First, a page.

CSendFileAction::SendContent failed; 0x80041002 $$<SMS_PACKAGE_TRANSFER_MANAGER><06-14-2018 06:26:25.859-60><thread=5008 (0x1390)>
~ Sending failed. Failure count = 24, Restart time = 14/06/2018 06:56:25 GMT Daylight Time $$<SMS_PACKAGE_TRANSFER_MANAGER><06-14-2018 06:26:25.859-60><thread=5008 (0x1390)>

Inspecting the D:\ drive on the DP suggested the packages were actually being copied, there was plenty of capacity free on the taregt disk D:\ and it’s used storage was increasing through the synch process.

I did some searching online and came across a blog which described the error I received exactly:


Following this blog restored my DP’s synchronisation functionality! What follows is a copy and paste job for reference.

The Solution

On the affected distribution point:

  1. Backup the registry
  2. elevated command prompt:
    cd c:\windows\system32\wbem
    for %F in (*.dll) do regsvr32 /s %F
    mofcomp -check AuditRsop.mof
  3. Review the output of the mofcomp command, if it looks like it’ll compile continue else address any issues:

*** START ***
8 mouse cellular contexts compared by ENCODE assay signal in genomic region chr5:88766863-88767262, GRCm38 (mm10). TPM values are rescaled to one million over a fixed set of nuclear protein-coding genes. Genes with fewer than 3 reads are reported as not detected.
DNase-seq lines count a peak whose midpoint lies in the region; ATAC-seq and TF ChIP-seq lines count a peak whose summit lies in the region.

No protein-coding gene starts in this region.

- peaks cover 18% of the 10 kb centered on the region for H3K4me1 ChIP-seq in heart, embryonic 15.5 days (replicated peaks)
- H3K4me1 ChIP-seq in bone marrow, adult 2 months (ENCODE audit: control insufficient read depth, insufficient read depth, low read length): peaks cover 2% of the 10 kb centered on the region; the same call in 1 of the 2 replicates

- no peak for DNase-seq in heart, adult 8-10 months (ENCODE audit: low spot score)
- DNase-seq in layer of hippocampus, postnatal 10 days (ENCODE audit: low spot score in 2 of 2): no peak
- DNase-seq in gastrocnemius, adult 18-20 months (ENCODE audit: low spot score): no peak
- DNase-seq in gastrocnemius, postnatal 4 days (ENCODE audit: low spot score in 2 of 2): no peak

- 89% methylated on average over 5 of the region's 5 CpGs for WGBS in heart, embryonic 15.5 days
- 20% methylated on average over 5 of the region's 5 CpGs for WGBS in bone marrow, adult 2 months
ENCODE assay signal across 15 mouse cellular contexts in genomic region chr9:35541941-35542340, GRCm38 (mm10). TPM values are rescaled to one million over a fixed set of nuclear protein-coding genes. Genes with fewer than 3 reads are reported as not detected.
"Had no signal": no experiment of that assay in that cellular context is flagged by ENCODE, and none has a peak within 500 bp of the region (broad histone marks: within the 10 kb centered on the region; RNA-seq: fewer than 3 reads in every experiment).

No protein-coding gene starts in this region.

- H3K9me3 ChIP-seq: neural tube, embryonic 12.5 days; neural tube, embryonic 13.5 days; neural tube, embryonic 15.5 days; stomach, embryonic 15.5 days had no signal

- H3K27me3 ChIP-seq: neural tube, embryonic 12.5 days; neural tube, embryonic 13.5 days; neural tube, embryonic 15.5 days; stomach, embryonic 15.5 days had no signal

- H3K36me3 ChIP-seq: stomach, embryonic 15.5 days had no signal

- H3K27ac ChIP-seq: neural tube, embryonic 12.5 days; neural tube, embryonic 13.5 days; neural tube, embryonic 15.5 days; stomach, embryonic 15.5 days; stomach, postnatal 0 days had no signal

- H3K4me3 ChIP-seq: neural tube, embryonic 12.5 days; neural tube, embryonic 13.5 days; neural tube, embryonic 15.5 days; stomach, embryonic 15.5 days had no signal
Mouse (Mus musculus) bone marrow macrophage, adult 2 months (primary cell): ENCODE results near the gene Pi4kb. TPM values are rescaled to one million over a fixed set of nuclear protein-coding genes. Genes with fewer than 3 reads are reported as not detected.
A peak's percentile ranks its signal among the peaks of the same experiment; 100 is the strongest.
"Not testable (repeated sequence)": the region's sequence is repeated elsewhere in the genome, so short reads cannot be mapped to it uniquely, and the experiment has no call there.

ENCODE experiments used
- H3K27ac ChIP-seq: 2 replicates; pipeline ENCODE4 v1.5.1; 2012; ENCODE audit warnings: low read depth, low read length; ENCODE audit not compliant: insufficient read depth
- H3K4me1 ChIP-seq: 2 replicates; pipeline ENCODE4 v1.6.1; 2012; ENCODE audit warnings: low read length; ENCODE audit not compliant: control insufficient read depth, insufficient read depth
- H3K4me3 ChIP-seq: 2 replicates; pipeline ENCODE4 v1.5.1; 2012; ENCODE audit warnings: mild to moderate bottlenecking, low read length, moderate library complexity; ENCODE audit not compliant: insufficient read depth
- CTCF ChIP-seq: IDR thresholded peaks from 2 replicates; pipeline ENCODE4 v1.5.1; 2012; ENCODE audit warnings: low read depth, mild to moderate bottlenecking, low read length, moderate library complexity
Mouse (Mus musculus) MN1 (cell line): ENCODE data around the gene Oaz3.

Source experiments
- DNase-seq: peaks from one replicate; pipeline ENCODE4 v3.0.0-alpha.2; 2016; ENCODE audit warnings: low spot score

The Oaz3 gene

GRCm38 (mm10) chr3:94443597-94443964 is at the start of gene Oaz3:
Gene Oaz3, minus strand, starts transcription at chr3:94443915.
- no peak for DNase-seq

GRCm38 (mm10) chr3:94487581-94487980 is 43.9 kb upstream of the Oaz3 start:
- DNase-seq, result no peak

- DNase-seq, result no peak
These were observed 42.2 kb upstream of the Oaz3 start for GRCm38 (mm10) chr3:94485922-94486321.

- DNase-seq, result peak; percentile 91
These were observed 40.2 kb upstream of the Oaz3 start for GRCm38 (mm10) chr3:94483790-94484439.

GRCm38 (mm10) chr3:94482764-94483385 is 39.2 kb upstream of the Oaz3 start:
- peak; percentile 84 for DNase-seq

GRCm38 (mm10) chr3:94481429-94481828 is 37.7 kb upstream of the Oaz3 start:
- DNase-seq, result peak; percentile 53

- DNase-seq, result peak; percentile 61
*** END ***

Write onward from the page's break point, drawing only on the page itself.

mofcomp -AuditRsop.mof
  4. Locate the SMS_DP$ share directory
    cd SMS_DP$\sms\bin
    for %F in (*.dll) do regsvr32 /s %F
    mofcomp -check smsdpprov.mof
  5. Review the output of the mofcomp command, if it looks like it’ll compile continue else address any issues:
    mofcomp smsdpprov.mof
  6. Reboot the DP
  7. Monitor the distribution status from the SCCM console (Monitoring > Distribution Point Group Status > All Site Distribution Points)

Windows Commands : Safeboot

Safe Mode:

bcdedit /set {default} safeboot minimal

Safe Mode with Networking:

bcdedit /set {default} safeboot network

Safe Mode with Command Prompt:

bcdedit /set {default} safeboot minimal
bcdedit /set {default} safebootalternateshell yes

To Remove either use msconfig to return to a normal boot or:

bcdedit /deletevalue {default} safeboot

Powershell Get-ADComputer

The following Powershell commmand uses the Get-ADComputer cmdlet to query AD and return a CSV with the headers “OU”,”Name” & “OperatingSystem”.
It was designed to return this information to marry up with GPO controlled policies against the OUs so I could plan servicing schedules.

Note the “-Properties *” to ensure the OperatingSystem value is available and the “-NoTypeInformation” to drop the header row of the CSV file and leave the column headers as the first row.